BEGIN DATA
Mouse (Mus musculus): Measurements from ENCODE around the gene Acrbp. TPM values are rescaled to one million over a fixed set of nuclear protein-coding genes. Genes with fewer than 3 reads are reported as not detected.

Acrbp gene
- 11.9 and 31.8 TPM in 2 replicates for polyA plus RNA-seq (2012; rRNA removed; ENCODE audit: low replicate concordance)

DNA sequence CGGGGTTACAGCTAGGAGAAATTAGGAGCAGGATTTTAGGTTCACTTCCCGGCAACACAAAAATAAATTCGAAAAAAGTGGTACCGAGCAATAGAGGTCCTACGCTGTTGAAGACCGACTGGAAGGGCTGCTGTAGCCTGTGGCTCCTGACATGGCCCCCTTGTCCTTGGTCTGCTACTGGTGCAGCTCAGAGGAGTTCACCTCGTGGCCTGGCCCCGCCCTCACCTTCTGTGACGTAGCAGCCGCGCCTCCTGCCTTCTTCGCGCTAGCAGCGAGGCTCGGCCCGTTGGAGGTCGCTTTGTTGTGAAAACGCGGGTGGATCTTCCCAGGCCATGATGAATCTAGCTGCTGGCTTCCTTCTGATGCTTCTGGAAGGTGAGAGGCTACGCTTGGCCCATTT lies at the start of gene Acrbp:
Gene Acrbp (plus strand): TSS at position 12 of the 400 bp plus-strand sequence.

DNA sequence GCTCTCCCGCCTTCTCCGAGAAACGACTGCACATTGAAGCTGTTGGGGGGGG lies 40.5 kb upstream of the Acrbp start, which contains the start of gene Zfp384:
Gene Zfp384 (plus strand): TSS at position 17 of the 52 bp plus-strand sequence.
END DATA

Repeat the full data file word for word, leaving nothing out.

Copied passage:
Mouse (Mus musculus): Measurements from ENCODE around the gene Acrbp. TPM values are rescaled to one million over a fixed set of nuclear protein-coding genes. Genes with fewer than 3 reads are reported as not detected.

Acrbp gene
- 11.9 and 31.8 TPM in 2 replicates for polyA plus RNA-seq (2012; rRNA removed; ENCODE audit: low replicate concordance)

DNA sequence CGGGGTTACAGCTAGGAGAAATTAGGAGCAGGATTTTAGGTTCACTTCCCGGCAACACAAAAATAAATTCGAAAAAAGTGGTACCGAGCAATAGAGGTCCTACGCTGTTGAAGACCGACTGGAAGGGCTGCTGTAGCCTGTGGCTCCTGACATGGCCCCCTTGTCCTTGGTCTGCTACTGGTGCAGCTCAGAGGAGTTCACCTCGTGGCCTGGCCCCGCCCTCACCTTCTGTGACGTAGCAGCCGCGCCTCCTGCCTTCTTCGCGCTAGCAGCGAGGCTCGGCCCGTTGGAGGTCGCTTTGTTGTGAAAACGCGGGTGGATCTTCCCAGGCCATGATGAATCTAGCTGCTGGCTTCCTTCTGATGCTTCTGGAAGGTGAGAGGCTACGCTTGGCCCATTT lies at the start of gene Acrbp:
Gene Acrbp (plus strand): TSS at position 12 of the 400 bp plus-strand sequence.

DNA sequence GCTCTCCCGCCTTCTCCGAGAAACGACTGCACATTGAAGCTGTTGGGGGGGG lies 40.5 kb upstream of the Acrbp start, which contains the start of gene Zfp384:
Gene Zfp384 (plus strand): TSS at position 17 of the 52 bp plus-strand sequence.